Upon this question of the alleged grievance of Establishment, a very pertinent observation was made last night by my noble friend Lord Dynevor. He called the attention of the House to the fact that under this Bill a new kind of Establishment is to take place. A new Welsh Church will arise from the ruins of the old one. It is to have a statutory constitution, it is to have a charter, and it will retain its cathedrals. Are you quite sure that, with all those things left to it, the Church in Wales will no longer be held up to obloquy as a privileged body differing from the humbler religious bodies that surround it? I do not believe that the feeling, such as it is, which exists against the Established Church in Wales is due to any of these things. If it exists at all, it is, I think, much more due to the causes mentioned by my noble friend Lord St. Aldwyn last night, to a certain personal estrangement between the incumbents of the Church of England and those who live in their neighbourhood. I think it highly probable that such a feeling of aloofness, or call it exclusiveness if you prefer, does exist in certain parts of the Principality. But we have this consolation, at any rate, that we know that with every year that passes Churchmen and Nonconformists are drawing more closely together, and we believe that if they are only encouraged in that direction that estrangement will in time become a thing of the past. At any rate, my Lords, we may say without fear of contradiction that the Welsh Church as we know it to-day is not only the most ancient institution in the land, but it is the largest; Church in the Principality of Wales and there is no charge of inefficiency against it. The old indictment, based upon an alleged neglect of opportunities during the seventeenth century, is heard no longer. We have the testimony of Minister after Minister to the effect that the Church is not only doing its duty but is doing it admirably in Wales. There is no Welsh parish without a Church of England place of worship and a Church of England minister. There are 210 parishes in which the Church is the only place of worship; and there is this also in evidence, that it is the Church of England which takes most of the hardest and roughest work that is done in that part of the United Kingdom. We find the Church in the remotest glens and in the slums of the great cities doing its duty and doing it with increasing success. On what ground, then, is this sentence to be passed upon the Church in Wales?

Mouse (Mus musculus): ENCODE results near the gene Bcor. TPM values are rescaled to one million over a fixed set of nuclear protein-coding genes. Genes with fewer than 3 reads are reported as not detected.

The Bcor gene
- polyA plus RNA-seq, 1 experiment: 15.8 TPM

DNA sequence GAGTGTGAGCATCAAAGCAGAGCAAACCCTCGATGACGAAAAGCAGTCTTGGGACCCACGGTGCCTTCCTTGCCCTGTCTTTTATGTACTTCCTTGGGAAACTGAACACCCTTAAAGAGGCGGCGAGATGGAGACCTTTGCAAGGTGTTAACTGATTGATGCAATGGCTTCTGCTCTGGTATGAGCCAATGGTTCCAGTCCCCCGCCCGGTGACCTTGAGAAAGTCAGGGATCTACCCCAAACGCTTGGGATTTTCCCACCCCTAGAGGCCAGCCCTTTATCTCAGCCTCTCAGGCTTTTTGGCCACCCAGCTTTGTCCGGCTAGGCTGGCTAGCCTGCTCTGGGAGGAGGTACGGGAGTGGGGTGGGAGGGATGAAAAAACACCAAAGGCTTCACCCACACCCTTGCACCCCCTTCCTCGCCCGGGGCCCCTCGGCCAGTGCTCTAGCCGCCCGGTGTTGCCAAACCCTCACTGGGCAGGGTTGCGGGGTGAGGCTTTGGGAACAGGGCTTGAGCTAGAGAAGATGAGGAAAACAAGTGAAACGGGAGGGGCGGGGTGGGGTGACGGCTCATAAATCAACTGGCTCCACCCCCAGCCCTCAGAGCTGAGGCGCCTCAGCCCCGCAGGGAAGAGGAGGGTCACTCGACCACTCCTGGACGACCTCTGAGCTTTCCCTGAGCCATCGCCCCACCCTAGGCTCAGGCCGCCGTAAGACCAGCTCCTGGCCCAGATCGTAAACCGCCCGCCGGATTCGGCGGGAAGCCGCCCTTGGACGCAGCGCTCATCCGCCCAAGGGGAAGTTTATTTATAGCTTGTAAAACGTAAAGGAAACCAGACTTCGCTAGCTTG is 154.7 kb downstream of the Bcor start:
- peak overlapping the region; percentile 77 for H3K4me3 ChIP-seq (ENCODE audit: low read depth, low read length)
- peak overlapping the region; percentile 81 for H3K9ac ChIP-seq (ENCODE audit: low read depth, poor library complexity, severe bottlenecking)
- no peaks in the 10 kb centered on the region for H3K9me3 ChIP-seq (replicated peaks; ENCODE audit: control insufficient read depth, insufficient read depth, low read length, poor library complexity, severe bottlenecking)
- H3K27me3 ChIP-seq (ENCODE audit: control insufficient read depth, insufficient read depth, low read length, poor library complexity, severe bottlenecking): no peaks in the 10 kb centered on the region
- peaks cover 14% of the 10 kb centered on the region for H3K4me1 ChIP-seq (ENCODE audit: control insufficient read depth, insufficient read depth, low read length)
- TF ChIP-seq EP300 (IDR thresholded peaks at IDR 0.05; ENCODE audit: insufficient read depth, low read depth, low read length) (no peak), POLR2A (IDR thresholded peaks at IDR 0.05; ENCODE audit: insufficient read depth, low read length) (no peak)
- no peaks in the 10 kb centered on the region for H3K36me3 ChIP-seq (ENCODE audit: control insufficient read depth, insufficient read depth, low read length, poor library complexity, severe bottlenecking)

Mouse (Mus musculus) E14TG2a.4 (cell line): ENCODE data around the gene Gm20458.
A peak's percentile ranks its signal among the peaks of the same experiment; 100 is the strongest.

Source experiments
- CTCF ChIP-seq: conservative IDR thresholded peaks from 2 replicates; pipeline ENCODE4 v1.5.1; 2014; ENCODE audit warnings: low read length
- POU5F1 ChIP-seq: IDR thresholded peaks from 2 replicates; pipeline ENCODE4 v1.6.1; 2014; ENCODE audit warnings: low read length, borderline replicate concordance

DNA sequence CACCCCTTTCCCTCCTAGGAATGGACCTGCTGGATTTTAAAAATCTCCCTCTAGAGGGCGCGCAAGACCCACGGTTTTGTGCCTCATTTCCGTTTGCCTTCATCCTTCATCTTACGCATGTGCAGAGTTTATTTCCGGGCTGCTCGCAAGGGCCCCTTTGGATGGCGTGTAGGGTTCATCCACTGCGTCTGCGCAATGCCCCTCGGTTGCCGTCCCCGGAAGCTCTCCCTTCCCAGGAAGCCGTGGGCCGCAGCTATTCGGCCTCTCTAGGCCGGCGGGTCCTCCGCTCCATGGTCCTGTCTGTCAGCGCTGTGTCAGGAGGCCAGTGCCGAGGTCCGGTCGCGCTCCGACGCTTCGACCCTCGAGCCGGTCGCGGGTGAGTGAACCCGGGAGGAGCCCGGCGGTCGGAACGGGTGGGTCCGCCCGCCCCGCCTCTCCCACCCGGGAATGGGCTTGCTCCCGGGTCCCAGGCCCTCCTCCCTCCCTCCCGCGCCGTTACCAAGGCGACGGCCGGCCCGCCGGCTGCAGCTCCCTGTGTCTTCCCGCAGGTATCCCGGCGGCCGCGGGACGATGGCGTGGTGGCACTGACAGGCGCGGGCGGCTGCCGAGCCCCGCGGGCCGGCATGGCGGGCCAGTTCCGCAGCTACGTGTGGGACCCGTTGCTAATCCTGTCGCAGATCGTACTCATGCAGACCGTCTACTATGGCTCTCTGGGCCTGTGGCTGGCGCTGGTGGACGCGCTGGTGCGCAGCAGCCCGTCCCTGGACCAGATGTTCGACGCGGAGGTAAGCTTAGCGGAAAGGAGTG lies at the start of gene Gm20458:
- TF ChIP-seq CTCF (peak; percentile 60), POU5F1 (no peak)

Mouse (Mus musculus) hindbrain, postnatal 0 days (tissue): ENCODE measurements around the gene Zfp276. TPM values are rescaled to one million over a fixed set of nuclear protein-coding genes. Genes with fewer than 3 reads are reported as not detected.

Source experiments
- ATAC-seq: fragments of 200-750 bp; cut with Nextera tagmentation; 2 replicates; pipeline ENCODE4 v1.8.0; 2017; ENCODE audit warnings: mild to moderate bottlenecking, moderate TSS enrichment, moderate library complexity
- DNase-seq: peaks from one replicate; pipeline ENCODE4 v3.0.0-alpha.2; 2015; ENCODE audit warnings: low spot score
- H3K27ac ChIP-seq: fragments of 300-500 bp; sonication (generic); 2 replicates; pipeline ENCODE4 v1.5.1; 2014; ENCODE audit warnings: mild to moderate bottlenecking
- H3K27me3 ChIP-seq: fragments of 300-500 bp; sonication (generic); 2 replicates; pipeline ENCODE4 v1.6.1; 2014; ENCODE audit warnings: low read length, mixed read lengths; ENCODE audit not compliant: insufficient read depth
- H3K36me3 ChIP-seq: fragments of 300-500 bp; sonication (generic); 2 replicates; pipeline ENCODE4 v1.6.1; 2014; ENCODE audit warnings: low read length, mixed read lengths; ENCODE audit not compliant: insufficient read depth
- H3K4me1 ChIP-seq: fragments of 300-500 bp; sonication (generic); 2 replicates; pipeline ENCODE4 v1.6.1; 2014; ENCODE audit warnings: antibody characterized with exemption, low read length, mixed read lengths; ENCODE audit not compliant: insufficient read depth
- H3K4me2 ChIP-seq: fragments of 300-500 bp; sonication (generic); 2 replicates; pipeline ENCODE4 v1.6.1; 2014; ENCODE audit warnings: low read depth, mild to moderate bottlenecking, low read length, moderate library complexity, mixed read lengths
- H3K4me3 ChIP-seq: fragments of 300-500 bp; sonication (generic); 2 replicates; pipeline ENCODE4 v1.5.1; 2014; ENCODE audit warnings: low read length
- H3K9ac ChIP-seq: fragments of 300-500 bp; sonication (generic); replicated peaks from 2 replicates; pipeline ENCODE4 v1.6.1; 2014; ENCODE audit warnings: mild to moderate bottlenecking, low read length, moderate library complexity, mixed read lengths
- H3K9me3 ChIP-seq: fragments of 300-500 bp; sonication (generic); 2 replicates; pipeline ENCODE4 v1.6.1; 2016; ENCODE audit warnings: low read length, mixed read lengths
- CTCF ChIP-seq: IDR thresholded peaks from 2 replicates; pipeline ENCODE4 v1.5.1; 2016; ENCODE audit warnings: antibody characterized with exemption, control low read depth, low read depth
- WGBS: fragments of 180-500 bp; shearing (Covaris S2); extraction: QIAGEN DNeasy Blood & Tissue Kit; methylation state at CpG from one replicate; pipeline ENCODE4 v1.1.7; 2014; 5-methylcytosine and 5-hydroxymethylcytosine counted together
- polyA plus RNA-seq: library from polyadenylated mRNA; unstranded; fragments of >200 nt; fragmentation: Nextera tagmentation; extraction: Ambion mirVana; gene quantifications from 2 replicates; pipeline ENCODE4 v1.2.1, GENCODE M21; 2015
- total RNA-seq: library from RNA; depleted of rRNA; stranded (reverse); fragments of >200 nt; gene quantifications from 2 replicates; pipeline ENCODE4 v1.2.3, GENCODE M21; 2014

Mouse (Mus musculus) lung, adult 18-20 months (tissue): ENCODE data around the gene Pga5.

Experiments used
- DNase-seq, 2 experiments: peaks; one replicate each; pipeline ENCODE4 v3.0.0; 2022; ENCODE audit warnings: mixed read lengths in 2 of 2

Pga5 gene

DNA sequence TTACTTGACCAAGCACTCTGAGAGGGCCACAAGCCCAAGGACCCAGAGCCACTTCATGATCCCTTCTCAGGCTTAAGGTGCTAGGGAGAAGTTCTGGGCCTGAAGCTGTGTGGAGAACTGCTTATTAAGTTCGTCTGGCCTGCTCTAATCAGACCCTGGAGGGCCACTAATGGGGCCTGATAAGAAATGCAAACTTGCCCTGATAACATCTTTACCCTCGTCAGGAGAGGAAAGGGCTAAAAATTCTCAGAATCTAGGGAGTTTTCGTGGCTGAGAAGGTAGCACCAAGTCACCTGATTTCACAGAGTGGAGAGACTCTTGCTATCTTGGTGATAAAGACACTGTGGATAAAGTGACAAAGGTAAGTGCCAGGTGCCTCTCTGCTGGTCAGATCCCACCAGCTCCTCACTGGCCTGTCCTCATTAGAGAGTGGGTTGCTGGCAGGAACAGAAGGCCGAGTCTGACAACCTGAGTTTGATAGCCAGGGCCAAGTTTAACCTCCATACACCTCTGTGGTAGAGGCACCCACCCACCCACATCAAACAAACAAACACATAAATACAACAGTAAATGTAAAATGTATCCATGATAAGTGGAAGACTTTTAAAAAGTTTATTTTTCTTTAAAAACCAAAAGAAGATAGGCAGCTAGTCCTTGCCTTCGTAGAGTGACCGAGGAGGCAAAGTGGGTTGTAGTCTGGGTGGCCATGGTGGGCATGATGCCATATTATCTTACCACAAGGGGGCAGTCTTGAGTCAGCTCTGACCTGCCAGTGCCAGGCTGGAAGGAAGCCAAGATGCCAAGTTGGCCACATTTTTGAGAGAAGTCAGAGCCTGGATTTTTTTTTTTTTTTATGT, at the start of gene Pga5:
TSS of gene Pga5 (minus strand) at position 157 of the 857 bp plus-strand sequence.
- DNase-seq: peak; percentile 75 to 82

I come now to the question of Disendowment. When you come to Disendowment you are dealing with a question, not of sentiment, but of fair play and of common justice. There is an apparently hopeless confusion of thought about some of the questions connected with the endowments of the Church in Wales. The noble Lord who spoke second this evening, Lord Aberconway, repeated the old fallacy that the Welsh tithe was a tax on the Welsh farmers. The noble Lord could not have been in his place when my noble friend Lord St. Aldwyn dealt with this part of the case or he would have known that the tithe in Wales is not a tax upon the farmers; it is a charge upon the land in Wales, a charge subject to which the land in Wales has been transferred from one individual to another. If it was no longer paid by the farmer the farmer would have to pay more rent. If the owner of the land sells the land he sells it subject to the tithe; and if the tithe were done away with by a stroke of the pen to-morrow morning no benefit whatever would acme to the taxpayer of Wales. Of these proposals for Disendowment I would only say this, that I believe them to be cordially and universally disliked, and not least by a great many of those who are habitual supporters of His Majesty's Government.